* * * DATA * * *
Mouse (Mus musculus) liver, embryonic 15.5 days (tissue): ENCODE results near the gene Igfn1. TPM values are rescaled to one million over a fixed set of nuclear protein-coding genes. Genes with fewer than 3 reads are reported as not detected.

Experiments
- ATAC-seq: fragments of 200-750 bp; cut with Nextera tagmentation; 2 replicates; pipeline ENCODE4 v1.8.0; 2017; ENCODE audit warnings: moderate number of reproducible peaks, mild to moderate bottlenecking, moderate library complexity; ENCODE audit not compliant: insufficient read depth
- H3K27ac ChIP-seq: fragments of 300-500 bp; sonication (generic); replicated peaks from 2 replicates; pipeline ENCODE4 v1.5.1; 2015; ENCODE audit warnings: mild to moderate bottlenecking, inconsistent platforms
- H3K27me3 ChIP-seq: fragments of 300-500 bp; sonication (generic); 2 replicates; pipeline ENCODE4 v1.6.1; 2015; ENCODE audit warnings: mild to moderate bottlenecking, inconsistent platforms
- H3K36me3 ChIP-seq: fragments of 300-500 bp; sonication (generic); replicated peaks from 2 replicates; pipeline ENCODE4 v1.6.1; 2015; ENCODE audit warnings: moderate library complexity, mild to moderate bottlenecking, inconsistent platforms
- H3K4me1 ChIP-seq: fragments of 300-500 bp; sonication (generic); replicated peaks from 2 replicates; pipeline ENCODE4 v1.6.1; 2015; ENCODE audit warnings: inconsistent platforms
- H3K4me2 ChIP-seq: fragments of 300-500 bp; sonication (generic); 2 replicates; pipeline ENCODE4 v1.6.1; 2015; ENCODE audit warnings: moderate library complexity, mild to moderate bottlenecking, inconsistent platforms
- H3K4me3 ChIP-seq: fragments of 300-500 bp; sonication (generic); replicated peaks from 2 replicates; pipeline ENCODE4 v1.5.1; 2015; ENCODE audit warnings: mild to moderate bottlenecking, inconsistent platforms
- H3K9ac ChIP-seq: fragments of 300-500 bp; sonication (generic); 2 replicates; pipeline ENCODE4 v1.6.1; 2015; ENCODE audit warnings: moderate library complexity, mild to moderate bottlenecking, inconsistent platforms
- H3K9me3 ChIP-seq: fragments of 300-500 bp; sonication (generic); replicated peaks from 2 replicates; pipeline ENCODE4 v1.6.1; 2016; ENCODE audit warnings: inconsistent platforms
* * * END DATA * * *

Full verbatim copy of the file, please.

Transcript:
Mouse (Mus musculus) liver, embryonic 15.5 days (tissue): ENCODE results near the gene Igfn1. TPM values are rescaled to one million over a fixed set of nuclear protein-coding genes. Genes with fewer than 3 reads are reported as not detected.

Experiments
- ATAC-seq: fragments of 200-750 bp; cut with Nextera tagmentation; 2 replicates; pipeline ENCODE4 v1.8.0; 2017; ENCODE audit warnings: moderate number of reproducible peaks, mild to moderate bottlenecking, moderate library complexity; ENCODE audit not compliant: insufficient read depth
- H3K27ac ChIP-seq: fragments of 300-500 bp; sonication (generic); replicated peaks from 2 replicates; pipeline ENCODE4 v1.5.1; 2015; ENCODE audit warnings: mild to moderate bottlenecking, inconsistent platforms
- H3K27me3 ChIP-seq: fragments of 300-500 bp; sonication (generic); 2 replicates; pipeline ENCODE4 v1.6.1; 2015; ENCODE audit warnings: mild to moderate bottlenecking, inconsistent platforms
- H3K36me3 ChIP-seq: fragments of 300-500 bp; sonication (generic); replicated peaks from 2 replicates; pipeline ENCODE4 v1.6.1; 2015; ENCODE audit warnings: moderate library complexity, mild to moderate bottlenecking, inconsistent platforms
- H3K4me1 ChIP-seq: fragments of 300-500 bp; sonication (generic); replicated peaks from 2 replicates; pipeline ENCODE4 v1.6.1; 2015; ENCODE audit warnings: inconsistent platforms
- H3K4me2 ChIP-seq: fragments of 300-500 bp; sonication (generic); 2 replicates; pipeline ENCODE4 v1.6.1; 2015; ENCODE audit warnings: moderate library complexity, mild to moderate bottlenecking, inconsistent platforms
- H3K4me3 ChIP-seq: fragments of 300-500 bp; sonication (generic); replicated peaks from 2 replicates; pipeline ENCODE4 v1.5.1; 2015; ENCODE audit warnings: mild to moderate bottlenecking, inconsistent platforms
- H3K9ac ChIP-seq: fragments of 300-500 bp; sonication (generic); 2 replicates; pipeline ENCODE4 v1.6.1; 2015; ENCODE audit warnings: moderate library complexity, mild to moderate bottlenecking, inconsistent platforms
- H3K9me3 ChIP-seq: fragments of 300-500 bp; sonication (generic); replicated peaks from 2 replicates; pipeline ENCODE4 v1.6.1; 2016; ENCODE audit warnings: inconsistent platforms